Fish Yields Decline Due to Climate Change
One of the major consequences of climate change is the warming up of our oceans. Scientists have found that this is reducing fish yields by as much as 35%. Looking at the increase in ocean temperatures over the last 80 years, the evidence of a reduction in the population of haddock as well as other fish species in the North Sea is clear.
Sustainable Fishing Impacted
A new study has detailed the reduction of a sustainable catch of 124 fish and shellfish. This is the quantity of fish that can be sustainably obtained without long-term negative implications on the fish population. The researchers have found a reduction of 4.1% as the global average.
The fish industry has to pay attention to these numbers, but sadly, overfishing has also impacted the fish populations. One good example of over-fishing is found in the Sea of Japan, and the result is a reduction in the sustainable catch of as great as 35%.
The complete study is detailed in a March issue of Science. 235 fish and shellfish populations extending across 38 ocean regions were looked at. The study focused on the time period between 1930 and 2010. It is known that ocean surface temperatures have risen by roughly half a degree Celsius over this time period, so the researchers determined to find the impact of this heating up on fish populations and harvests.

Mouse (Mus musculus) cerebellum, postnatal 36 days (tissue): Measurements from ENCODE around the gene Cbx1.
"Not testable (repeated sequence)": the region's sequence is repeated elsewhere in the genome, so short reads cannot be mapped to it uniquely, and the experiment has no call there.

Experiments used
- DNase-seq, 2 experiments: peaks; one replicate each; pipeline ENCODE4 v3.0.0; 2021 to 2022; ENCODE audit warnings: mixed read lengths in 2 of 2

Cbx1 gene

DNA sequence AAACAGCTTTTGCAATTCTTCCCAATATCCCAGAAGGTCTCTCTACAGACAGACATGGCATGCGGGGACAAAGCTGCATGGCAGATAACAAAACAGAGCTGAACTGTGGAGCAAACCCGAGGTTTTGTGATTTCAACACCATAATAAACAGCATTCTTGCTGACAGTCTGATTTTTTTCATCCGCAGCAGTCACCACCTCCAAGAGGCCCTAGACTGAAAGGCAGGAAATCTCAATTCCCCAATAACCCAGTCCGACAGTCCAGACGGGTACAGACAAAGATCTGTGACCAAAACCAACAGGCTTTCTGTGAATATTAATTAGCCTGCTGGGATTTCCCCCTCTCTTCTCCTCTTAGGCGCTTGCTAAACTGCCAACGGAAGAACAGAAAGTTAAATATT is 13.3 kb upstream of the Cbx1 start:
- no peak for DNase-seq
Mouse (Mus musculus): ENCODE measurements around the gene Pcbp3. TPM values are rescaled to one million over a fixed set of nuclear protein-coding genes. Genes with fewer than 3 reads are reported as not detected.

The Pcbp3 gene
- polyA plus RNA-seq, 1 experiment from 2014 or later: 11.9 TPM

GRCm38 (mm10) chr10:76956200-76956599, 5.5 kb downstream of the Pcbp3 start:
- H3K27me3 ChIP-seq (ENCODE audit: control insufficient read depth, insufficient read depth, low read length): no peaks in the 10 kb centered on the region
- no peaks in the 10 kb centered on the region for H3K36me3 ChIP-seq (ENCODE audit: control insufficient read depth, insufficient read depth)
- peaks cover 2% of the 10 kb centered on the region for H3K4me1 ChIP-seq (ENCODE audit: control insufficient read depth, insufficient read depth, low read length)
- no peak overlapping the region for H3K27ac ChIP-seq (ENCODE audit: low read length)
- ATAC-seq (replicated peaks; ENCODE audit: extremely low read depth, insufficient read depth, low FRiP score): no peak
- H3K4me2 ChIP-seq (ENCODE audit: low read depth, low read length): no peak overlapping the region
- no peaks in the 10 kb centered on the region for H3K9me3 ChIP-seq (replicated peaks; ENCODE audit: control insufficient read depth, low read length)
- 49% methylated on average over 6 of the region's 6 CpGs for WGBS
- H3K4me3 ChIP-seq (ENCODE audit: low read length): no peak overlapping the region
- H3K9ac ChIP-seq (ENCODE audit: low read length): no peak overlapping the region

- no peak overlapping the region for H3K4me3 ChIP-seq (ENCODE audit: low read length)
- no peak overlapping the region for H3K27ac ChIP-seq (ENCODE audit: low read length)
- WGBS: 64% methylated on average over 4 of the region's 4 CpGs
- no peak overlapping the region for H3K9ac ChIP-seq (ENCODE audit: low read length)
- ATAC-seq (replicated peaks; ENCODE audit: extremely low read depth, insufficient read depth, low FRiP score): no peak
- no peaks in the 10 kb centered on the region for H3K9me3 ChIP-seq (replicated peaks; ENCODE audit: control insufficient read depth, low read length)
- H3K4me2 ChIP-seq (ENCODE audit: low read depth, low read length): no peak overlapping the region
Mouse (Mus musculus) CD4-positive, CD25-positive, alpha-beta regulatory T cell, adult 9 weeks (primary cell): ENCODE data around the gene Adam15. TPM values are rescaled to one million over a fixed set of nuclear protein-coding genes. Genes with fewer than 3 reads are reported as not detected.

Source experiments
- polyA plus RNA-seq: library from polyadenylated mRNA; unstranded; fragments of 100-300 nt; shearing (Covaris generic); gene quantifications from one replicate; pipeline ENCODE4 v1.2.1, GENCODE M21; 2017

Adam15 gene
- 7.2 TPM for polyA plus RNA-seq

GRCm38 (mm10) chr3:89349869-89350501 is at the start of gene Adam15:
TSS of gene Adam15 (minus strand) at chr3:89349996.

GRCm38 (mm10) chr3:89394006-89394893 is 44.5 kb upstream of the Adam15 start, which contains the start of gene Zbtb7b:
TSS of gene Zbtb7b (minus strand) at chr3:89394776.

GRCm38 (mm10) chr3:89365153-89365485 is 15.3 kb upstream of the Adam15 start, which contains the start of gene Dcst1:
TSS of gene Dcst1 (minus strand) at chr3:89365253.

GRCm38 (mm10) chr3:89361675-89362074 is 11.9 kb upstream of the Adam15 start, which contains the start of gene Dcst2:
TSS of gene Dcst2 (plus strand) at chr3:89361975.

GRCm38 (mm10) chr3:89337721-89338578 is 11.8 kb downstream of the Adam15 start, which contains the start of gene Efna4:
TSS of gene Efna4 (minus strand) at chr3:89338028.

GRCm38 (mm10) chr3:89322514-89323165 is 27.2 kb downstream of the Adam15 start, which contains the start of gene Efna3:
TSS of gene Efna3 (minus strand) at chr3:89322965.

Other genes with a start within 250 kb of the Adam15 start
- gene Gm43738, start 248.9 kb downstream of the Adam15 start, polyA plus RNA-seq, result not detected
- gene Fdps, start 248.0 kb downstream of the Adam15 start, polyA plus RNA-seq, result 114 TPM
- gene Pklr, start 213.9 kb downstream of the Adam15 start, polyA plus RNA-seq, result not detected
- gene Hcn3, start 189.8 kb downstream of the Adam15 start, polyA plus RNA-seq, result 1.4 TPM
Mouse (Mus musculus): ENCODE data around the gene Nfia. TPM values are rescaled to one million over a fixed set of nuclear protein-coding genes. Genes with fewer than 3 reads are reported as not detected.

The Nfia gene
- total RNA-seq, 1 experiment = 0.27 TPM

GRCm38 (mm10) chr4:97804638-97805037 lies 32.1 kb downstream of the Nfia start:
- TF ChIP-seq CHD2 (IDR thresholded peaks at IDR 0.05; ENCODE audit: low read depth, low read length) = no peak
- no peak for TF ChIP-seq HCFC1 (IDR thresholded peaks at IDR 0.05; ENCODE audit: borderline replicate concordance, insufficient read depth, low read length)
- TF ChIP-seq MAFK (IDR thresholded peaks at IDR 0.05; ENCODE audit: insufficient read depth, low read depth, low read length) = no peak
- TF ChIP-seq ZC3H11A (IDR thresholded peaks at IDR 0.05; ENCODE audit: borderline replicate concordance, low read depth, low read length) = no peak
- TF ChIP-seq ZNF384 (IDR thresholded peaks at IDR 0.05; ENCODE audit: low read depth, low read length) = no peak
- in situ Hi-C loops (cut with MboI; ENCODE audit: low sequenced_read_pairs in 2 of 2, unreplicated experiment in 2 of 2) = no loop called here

The study shows the impact on fish and shellfish populations. Ocean warming decreased yields of about 8% of populations looked at. On the other hand, 4% of fish and shellfish populations experienced increased yields. This is because some fish populations thrive more in warmer temperature waters. One example of this is the black sea bass found on the northeastern U.S. coast.
Billions of people rely on seafood for protein. The study sheds light on the impact of climate change, and to some extent, the importance of sustainable fishing practices.
As her name suggests, Jenna Small stands little over 4ft tall. Being petite and blonde, many often underestimate her talent. As a result, she spent her entire life working twice as hard to prove that she was the best. Now an established geologist, she does not beat around the bush when it comes to her work. Her research has been published and used in schools throughout the region. She often states that her most significant accomplishment was choosing to better herself through a solid education. When she is not busy unearthing new findings, she volunteers as a motivational speaker to girls who have been victims of bullying, discrimination, or harassment.